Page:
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When the time comes

Someone asked, “What would you want to help you make a good death?”

“The church bells sounding with the blackbirds’ evensong, and my daughter’s voice.”

It was a beautiful question and my answer was there, even before my next breath. There it is – the instinctual priorities pop out before you can say ‘natural burial and no flowers, thanks.’

I say it was a beautiful question because it came from the need for the deepest enquiry, a question that is easily and often avoided. I’m not suggesting that we romanticise and sentimentalise death in Victorian or any other terms, but I have sometimes wondered if part of the secret of living well, happily, and to our true potential is linked with keying into those rock-bottom priorities, feeling our personal, necessary connections.

Seriously thinking about life means knowing, and really understanding with deep acceptance, that death will come. Seriously thinking about death means more than cataloguing a bucket list; it means finding the simplest of blessings, the most minute realities of personal human existence that matter to each one of us – a different kind of bucket list – and making space for the practising of peace.

Some of us are fortunate that the manner and time of our deaths are still a mystery to us. Some people get through every day with the knowledge that their time is short, and live out the remainder of their lives with as much joy and meaning as they can muster; still others endure pain and indignities that we fear would undo us, yet these courageous people often connect with the tiniest of realities to hold them gently until they release themselves from life.

Am I saying we have to die before we can really live? No. But perhaps consideration of how to make a good death can help us to make a good and more joyful life.




3 comments to When the time comes

  • Good thoughts all, Sally, and something too many of us turn the proverbial blind eye to.

    Accepting that death will come has been part of my life for a while, even though, as you know only too well, I think I will live forever! It doesn’t hurt to have a Plan B does it?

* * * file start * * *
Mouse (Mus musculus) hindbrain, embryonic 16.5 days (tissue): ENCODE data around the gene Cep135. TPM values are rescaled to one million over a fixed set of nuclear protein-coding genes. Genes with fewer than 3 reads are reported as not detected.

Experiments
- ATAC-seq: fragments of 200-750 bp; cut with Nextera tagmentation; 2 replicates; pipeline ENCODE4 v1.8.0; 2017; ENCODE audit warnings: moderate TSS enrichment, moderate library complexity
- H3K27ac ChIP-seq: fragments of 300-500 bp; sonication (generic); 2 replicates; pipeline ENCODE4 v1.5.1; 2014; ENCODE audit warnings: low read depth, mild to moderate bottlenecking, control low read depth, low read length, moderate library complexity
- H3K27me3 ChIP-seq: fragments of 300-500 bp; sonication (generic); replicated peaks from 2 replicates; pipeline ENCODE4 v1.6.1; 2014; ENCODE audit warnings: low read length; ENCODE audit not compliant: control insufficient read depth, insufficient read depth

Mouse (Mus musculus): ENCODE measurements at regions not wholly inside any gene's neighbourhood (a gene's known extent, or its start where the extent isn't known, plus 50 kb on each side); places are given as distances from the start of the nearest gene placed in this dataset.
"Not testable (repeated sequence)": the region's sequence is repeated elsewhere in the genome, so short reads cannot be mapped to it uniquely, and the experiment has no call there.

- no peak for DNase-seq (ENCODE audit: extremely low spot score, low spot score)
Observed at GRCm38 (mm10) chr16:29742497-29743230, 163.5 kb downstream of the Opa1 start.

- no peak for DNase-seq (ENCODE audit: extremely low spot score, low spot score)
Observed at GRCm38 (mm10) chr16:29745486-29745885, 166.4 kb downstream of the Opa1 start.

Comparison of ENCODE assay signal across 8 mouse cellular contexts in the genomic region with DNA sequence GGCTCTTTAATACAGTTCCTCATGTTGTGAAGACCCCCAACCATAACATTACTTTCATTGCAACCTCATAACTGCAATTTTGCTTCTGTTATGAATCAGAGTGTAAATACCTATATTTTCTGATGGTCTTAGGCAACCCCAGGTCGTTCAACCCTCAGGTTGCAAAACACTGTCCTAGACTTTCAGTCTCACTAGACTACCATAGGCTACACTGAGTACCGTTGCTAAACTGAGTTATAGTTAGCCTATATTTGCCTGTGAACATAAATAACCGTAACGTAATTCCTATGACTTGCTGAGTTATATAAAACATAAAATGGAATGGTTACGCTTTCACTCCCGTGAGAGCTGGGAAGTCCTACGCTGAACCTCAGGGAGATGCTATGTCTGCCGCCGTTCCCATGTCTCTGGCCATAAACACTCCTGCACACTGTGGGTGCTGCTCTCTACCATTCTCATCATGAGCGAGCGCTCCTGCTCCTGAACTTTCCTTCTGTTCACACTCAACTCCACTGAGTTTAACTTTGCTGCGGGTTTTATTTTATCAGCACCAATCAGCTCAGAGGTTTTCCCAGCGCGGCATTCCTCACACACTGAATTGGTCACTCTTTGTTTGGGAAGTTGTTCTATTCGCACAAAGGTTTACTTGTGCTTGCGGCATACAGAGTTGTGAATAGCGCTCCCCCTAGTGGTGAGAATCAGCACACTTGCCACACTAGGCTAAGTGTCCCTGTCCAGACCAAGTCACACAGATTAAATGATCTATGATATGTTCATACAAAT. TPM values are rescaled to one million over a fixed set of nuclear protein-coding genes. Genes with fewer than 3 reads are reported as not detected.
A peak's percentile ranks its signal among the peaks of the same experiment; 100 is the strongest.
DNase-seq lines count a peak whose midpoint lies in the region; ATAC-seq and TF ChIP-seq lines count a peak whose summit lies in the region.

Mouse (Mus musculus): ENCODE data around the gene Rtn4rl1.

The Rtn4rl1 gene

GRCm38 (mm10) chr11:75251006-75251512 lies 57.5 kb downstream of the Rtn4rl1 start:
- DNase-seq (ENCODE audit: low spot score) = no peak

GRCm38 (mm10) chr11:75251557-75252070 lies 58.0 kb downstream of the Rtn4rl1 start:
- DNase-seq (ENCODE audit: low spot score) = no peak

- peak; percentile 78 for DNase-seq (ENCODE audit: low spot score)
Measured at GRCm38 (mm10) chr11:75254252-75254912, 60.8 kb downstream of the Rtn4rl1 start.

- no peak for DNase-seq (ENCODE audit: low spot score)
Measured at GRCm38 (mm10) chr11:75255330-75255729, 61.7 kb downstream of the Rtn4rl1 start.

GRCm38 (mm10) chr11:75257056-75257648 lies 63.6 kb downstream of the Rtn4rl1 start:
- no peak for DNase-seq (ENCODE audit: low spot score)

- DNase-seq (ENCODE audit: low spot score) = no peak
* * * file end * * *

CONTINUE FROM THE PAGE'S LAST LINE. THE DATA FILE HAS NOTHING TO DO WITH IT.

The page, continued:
One of my reasons for minimising my possessions is that I won’t leave a mass of stuff for someone else to go through and clear up. (“Trust you to be practical”, she thinks!) Having done this for my own parents I know what a chore it is – even though you have loved them, clearing their possessions is still a chore. And it is also sad to think that what was precious to them is meaningless to you.

    For me, and those like me with no children to dump it on, it is perhaps an even more relevant question.

    That is not to say that people should not have possessions and, as you say, we don’t know when that last life event will happen, but maybe it means we should consider more during life what will happen to all that ‘stuff’. Maybe then we will be more careful about what we acquire.

    These days, if anyone wants to give me anything I ask, “make it something I have requested, a donation to a named charity or consumable”.

    And, no, this is not a way of avoiding the emotional and psychological issue of it all. Thinking, not only about the “natural burial and no flowers”, but those things I have mentioned, our friends and relatives, does actually bring the reality of death closer to that, not more remote.

    Likewise, planning my funeral. My brother and sister did not even want to think about that. Not their funerals, mine. I am sure they are not atypical.

    I am often asked by patients and others here in Bhopal, “Why are you here? Why do you do this for us?”. Maybe that also is part of my personal preparing and remembering that life is not infinite.

    Maybe, also, it helps us to consider who will be left at that time? If I am to live forever (ie at least 150 years young) then there may not be many of you lot around to cry over me or clear my ‘stuff’!

    Each to their own. Thanks for posting these thoughts.

    PS Just in case, most of my ‘stuff’ is in a box at Squib near Leamington Spa.

  • Death is an inevitable step along the way and sharing in someone’s death is an honour and a privilege. We shouldn’t however under-estimate the impact of someone’s death, no matter how much we accept death, to be left behind when a loved one starts their next great adventure is tough even heart-breaking. Preparation helps, knowledge of what they wanted, and an unwavering faith is a godsend (no pun intended) but preparing for and sharing a death (yours or someone else’s) does indeed change all involved at a fundamental level.

    Personally my own mortality is now in stark relief and I find I am taking time to consider what it is that I would regret were I to die today. What will matter most is not what I have accumulated or even achieved but what will matter most is how many lives I have touched positively and what impact I had on the universe. Long or short, we should all try to make our stay here a good one. Thank you Sally for a being the catalyst for a brief pause on a Monday, time spent reflecting is always time well spent. Well unless you are in the path of a train!

  • PS It wasn’t really at 03:12 – it was about 08:45 in Bhopal that the final post was posted & the ‘submit comment’ button duly clicked.

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